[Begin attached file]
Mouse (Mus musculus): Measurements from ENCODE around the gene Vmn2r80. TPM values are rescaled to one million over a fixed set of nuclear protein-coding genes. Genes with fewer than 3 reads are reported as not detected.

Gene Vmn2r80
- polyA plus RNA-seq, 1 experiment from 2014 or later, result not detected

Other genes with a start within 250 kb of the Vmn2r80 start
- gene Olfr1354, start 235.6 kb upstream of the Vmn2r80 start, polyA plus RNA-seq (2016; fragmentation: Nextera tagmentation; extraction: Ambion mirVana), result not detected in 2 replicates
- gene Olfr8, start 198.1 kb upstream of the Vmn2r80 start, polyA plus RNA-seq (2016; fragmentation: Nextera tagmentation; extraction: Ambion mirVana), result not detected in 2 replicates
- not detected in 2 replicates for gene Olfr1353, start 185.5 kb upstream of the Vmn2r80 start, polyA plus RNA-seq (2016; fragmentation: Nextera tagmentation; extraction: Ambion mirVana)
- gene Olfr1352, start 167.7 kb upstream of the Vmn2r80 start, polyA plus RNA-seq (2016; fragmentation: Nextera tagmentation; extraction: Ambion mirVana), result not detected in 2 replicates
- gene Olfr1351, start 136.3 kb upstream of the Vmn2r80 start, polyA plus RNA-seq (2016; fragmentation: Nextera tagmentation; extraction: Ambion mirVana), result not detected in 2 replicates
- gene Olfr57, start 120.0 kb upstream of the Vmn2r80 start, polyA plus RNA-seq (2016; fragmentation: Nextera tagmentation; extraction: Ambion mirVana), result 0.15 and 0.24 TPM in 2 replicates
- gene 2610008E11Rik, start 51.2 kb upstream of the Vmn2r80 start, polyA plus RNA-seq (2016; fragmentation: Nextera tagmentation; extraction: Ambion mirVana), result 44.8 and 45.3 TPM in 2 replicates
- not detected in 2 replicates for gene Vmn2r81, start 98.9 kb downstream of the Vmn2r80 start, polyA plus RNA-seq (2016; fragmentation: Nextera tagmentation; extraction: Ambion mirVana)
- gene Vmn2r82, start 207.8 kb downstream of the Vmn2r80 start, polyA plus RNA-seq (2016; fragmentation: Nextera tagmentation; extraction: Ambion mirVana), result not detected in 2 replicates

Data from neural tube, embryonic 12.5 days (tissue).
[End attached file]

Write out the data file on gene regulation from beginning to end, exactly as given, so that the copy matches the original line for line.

Mouse (Mus musculus): Measurements from ENCODE around the gene Vmn2r80. TPM values are rescaled to one million over a fixed set of nuclear protein-coding genes. Genes with fewer than 3 reads are reported as not detected.

Gene Vmn2r80
- polyA plus RNA-seq, 1 experiment from 2014 or later, result not detected

Other genes with a start within 250 kb of the Vmn2r80 start
- gene Olfr1354, start 235.6 kb upstream of the Vmn2r80 start, polyA plus RNA-seq (2016; fragmentation: Nextera tagmentation; extraction: Ambion mirVana), result not detected in 2 replicates
- gene Olfr8, start 198.1 kb upstream of the Vmn2r80 start, polyA plus RNA-seq (2016; fragmentation: Nextera tagmentation; extraction: Ambion mirVana), result not detected in 2 replicates
- not detected in 2 replicates for gene Olfr1353, start 185.5 kb upstream of the Vmn2r80 start, polyA plus RNA-seq (2016; fragmentation: Nextera tagmentation; extraction: Ambion mirVana)
- gene Olfr1352, start 167.7 kb upstream of the Vmn2r80 start, polyA plus RNA-seq (2016; fragmentation: Nextera tagmentation; extraction: Ambion mirVana), result not detected in 2 replicates
- gene Olfr1351, start 136.3 kb upstream of the Vmn2r80 start, polyA plus RNA-seq (2016; fragmentation: Nextera tagmentation; extraction: Ambion mirVana), result not detected in 2 replicates
- gene Olfr57, start 120.0 kb upstream of the Vmn2r80 start, polyA plus RNA-seq (2016; fragmentation: Nextera tagmentation; extraction: Ambion mirVana), result 0.15 and 0.24 TPM in 2 replicates
- gene 2610008E11Rik, start 51.2 kb upstream of the Vmn2r80 start, polyA plus RNA-seq (2016; fragmentation: Nextera tagmentation; extraction: Ambion mirVana), result 44.8 and 45.3 TPM in 2 replicates
- not detected in 2 replicates for gene Vmn2r81, start 98.9 kb downstream of the Vmn2r80 start, polyA plus RNA-seq (2016; fragmentation: Nextera tagmentation; extraction: Ambion mirVana)
- gene Vmn2r82, start 207.8 kb downstream of the Vmn2r80 start, polyA plus RNA-seq (2016; fragmentation: Nextera tagmentation; extraction: Ambion mirVana), result not detected in 2 replicates

Data from neural tube, embryonic 12.5 days (tissue).